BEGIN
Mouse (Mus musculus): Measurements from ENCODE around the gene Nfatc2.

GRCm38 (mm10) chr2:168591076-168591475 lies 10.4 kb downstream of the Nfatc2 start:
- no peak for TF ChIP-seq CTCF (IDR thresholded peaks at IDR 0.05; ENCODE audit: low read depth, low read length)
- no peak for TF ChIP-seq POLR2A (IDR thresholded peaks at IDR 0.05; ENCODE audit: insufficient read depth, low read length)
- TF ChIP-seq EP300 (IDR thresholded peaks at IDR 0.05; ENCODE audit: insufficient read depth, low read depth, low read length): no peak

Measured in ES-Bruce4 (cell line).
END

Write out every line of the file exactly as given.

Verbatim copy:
Mouse (Mus musculus): Measurements from ENCODE around the gene Nfatc2.

GRCm38 (mm10) chr2:168591076-168591475 lies 10.4 kb downstream of the Nfatc2 start:
- no peak for TF ChIP-seq CTCF (IDR thresholded peaks at IDR 0.05; ENCODE audit: low read depth, low read length)
- no peak for TF ChIP-seq POLR2A (IDR thresholded peaks at IDR 0.05; ENCODE audit: insufficient read depth, low read length)
- TF ChIP-seq EP300 (IDR thresholded peaks at IDR 0.05; ENCODE audit: insufficient read depth, low read depth, low read length): no peak

Measured in ES-Bruce4 (cell line).